How wireless networks are changing industrial environments
No interference, security
Because IEEE 802.15.4 is a PAN standard, it operates independently of other common wireless LAN technologies such as Bluetooth, Wi-Fi, and cordless phones. Even though they may be operating in the same 2.4 Ghz spectrum range, this means there is no exchange of information or other interaction between a PAN and the LAN, eliminating the need for corporate IT department involvement.
To ensure secure communications links, IEEE 802.15.4 radios can be set up to require registration with their network monitors. This registration or “pairing” process takes less than five seconds and needs to be performed only once to establish the linkage. Once a device and its monitor have been paired, the two exchange information as long as both have power.
IEEE 802.15.4 security techniques are part of the pairing process. When registration is activated, the monitor provides the switch with several pieces of information. The first is the monitor’s individual 16-bit network identification number, which the monitor selects at power-up to avoid conflict with other networks in the vicinity. The second is a unique 16-bit address for the wireless devices, which the monitor creates. The third piece of data is a 128-bit encryption key that the pair will use to encode future communications. Once the information is exchanged, the switch and monitor use it to address and encode the signals they exchange.
Once established, the pairing is maintained even if the monitor loses power or a battery is replaced in the switch. This ensures a self-healing network and simplifies system maintenance. The monitor can automatically re-establish any dropped link to a registered switch. Replacement or reconfiguration of the devices is performed through a clearing and repairing process.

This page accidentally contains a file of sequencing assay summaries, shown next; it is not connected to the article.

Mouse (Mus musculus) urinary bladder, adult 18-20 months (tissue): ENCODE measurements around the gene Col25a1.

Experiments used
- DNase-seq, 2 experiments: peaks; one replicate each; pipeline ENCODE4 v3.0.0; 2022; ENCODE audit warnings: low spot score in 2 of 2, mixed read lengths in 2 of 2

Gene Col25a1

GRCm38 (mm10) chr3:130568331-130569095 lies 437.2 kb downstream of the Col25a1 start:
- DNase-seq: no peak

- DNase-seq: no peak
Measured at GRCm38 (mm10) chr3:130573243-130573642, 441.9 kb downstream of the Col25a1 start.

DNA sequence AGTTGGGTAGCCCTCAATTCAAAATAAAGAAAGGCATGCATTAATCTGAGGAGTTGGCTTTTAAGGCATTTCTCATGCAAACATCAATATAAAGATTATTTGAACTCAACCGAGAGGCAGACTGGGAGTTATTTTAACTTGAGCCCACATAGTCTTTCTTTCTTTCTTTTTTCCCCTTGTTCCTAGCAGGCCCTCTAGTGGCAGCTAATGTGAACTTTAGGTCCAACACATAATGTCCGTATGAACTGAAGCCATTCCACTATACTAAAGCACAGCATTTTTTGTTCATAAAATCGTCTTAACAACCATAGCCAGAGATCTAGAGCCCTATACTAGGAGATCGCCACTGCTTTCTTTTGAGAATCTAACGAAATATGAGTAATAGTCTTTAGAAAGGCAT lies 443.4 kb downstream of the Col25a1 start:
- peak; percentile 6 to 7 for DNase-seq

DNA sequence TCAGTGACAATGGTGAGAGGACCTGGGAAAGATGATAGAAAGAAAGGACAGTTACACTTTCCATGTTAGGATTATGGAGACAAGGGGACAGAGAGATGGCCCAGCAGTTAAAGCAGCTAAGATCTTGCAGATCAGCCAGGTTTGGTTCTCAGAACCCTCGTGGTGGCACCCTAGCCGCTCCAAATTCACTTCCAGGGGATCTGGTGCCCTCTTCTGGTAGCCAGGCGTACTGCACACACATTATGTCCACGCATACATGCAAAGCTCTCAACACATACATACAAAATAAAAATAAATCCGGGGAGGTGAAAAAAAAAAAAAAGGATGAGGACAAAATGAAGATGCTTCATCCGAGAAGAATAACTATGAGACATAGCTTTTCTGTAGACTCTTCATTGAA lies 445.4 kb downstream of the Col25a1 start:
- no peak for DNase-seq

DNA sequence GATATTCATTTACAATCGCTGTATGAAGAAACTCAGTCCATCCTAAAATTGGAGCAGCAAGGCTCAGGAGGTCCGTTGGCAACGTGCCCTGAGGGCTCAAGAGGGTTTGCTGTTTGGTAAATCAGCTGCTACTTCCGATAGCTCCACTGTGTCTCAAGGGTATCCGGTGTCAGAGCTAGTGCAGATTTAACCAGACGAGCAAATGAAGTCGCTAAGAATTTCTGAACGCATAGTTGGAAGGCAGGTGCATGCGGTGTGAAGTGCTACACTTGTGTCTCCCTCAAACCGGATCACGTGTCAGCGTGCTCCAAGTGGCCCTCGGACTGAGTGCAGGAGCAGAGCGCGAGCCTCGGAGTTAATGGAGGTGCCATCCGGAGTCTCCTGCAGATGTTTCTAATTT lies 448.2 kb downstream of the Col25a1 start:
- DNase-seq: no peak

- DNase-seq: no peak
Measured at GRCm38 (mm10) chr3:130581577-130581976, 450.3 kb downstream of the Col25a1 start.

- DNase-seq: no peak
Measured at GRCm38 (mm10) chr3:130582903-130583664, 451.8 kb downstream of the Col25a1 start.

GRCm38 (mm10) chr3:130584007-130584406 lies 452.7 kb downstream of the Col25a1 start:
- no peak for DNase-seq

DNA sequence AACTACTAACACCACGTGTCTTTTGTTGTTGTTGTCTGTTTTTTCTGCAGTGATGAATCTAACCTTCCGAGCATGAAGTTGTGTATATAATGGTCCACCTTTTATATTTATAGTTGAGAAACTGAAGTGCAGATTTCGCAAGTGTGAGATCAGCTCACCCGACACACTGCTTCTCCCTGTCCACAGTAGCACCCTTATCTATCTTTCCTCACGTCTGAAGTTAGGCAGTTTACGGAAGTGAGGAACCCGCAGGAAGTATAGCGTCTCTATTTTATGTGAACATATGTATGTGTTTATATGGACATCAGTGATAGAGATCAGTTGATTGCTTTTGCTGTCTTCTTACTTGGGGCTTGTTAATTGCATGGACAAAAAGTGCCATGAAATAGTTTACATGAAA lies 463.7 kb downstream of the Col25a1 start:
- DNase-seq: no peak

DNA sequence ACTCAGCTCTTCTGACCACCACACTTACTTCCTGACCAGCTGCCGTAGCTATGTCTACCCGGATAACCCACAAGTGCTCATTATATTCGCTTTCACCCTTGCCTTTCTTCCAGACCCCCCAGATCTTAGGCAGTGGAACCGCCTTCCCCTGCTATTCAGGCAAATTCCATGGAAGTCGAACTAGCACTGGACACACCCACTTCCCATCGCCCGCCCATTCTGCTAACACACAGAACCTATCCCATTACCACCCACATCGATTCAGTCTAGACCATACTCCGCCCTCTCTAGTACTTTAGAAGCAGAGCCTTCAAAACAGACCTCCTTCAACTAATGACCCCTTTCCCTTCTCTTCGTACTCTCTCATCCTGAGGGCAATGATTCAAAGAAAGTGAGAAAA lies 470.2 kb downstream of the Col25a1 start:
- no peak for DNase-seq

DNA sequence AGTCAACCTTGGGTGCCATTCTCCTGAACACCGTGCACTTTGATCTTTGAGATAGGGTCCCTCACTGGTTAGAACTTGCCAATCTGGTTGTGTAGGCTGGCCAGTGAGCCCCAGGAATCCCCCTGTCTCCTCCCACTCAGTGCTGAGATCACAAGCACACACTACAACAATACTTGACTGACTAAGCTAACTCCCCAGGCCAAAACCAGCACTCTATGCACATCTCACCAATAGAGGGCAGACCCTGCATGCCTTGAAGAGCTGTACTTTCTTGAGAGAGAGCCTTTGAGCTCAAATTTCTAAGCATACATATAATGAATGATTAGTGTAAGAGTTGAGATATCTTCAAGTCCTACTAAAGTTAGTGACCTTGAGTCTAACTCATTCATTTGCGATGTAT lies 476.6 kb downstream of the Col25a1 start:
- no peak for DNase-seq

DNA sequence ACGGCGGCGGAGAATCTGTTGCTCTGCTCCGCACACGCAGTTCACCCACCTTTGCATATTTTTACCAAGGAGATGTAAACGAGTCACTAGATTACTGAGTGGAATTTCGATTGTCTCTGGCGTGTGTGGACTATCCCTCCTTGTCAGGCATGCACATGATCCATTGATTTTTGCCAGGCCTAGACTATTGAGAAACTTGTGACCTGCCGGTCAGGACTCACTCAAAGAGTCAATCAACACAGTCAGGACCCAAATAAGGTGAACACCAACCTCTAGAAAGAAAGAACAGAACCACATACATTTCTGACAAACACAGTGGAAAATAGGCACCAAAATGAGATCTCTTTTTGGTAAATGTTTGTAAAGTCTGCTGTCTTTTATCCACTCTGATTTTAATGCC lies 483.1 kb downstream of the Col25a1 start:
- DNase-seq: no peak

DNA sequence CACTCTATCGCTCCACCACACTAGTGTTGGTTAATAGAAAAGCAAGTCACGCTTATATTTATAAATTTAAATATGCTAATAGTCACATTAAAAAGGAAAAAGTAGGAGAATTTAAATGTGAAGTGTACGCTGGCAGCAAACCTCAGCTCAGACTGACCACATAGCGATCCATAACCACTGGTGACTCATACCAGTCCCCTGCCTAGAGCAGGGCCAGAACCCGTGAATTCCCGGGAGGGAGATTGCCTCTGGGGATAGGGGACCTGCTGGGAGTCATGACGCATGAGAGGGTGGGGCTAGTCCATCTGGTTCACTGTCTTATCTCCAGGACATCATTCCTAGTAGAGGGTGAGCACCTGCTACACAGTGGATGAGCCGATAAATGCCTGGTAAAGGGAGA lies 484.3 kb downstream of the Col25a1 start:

The combination of addressing and encryption helps to ensure the uniqueness and security of each wireless device’s channel. No two monitors or switches will have the same network address, so the monitors and the sensors/switches will not respond to signals originating from other networks. This means a monitor will not confuse signals within its network, and switches will not respond to signals intended for other switches.
Even if an addressing error occurs somewhere, the network will not react to the erroneous signal because the encryption keys for decoding the message will not match. The use of encryption further ensures that no unregistered node can successfully insert erroneous signals into a network or decode signals from a network, making the network secure from eavesdropping and hacking.
Less cost, greater flexibility
Using an 802.15.4 radio network to connect switches and sensors to a central controller frees industrial and manufacturing equipment developers and users from many of the costs and restrictions of wired solutions. It also expands the range of possible uses and placement of monitoring devices, making it easier and faster to reconfigure the factory floor for new product designs. As a result, the commissioning and lifetime cost of the network drops, while significantly increasing reliability and integrity.
When plant managers evaluate the advantages and drawbacks of wired versus wireless networks, they need to consider cost savings, maintenance issues, ease of installation and configurability, uptime, and security. In many cases, installing a new wireless network is less expensive in hard costs and installation time than trying to replace a faulty or existing wired network. IEEE 802.15.4 based wireless networks have proven themselves reliable, robust, and cost effective for a wide range of industrial, warehousing, and facility applications.
- Todd Hanson is with Honeywell Sensing and Control (S&C). Edited by Mark T. Hoske, content manager, CFE Media, Control Engineering, Plant Engineering, and Consulting-Specifying Engineer, email@example.com.